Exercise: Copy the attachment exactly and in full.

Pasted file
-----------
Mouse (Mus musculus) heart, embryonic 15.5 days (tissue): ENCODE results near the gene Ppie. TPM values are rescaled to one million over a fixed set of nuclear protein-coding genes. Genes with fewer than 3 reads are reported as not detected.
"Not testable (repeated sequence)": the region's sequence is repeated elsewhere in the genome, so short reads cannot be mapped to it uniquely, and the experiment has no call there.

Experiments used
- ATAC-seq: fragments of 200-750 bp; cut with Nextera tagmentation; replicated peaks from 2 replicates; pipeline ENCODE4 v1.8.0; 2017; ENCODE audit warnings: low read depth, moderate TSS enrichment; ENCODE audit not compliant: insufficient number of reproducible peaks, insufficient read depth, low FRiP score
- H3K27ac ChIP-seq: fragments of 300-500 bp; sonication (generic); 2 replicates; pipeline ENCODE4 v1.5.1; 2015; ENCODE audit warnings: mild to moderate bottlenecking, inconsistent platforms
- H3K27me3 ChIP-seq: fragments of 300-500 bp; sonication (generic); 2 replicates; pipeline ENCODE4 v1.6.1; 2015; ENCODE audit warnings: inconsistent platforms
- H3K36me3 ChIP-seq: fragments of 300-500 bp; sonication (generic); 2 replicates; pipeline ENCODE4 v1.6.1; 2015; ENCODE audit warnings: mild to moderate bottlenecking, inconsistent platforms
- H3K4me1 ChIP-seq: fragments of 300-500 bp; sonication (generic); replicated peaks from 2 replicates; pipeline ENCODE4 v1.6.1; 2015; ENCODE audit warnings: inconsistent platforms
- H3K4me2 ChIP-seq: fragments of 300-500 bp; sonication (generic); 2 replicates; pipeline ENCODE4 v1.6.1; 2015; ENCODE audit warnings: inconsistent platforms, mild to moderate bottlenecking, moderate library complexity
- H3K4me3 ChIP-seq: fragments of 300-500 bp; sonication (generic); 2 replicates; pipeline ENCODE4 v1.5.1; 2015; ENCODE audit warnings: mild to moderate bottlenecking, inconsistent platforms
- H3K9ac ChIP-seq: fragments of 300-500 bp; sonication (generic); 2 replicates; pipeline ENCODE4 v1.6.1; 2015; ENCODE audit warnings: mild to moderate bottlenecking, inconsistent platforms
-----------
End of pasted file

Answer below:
Mouse (Mus musculus) heart, embryonic 15.5 days (tissue): ENCODE results near the gene Ppie. TPM values are rescaled to one million over a fixed set of nuclear protein-coding genes. Genes with fewer than 3 reads are reported as not detected.
"Not testable (repeated sequence)": the region's sequence is repeated elsewhere in the genome, so short reads cannot be mapped to it uniquely, and the experiment has no call there.

Experiments used
- ATAC-seq: fragments of 200-750 bp; cut with Nextera tagmentation; replicated peaks from 2 replicates; pipeline ENCODE4 v1.8.0; 2017; ENCODE audit warnings: low read depth, moderate TSS enrichment; ENCODE audit not compliant: insufficient number of reproducible peaks, insufficient read depth, low FRiP score
- H3K27ac ChIP-seq: fragments of 300-500 bp; sonication (generic); 2 replicates; pipeline ENCODE4 v1.5.1; 2015; ENCODE audit warnings: mild to moderate bottlenecking, inconsistent platforms
- H3K27me3 ChIP-seq: fragments of 300-500 bp; sonication (generic); 2 replicates; pipeline ENCODE4 v1.6.1; 2015; ENCODE audit warnings: inconsistent platforms
- H3K36me3 ChIP-seq: fragments of 300-500 bp; sonication (generic); 2 replicates; pipeline ENCODE4 v1.6.1; 2015; ENCODE audit warnings: mild to moderate bottlenecking, inconsistent platforms
- H3K4me1 ChIP-seq: fragments of 300-500 bp; sonication (generic); replicated peaks from 2 replicates; pipeline ENCODE4 v1.6.1; 2015; ENCODE audit warnings: inconsistent platforms
- H3K4me2 ChIP-seq: fragments of 300-500 bp; sonication (generic); 2 replicates; pipeline ENCODE4 v1.6.1; 2015; ENCODE audit warnings: inconsistent platforms, mild to moderate bottlenecking, moderate library complexity
- H3K4me3 ChIP-seq: fragments of 300-500 bp; sonication (generic); 2 replicates; pipeline ENCODE4 v1.5.1; 2015; ENCODE audit warnings: mild to moderate bottlenecking, inconsistent platforms
- H3K9ac ChIP-seq: fragments of 300-500 bp; sonication (generic); 2 replicates; pipeline ENCODE4 v1.6.1; 2015; ENCODE audit warnings: mild to moderate bottlenecking, inconsistent platforms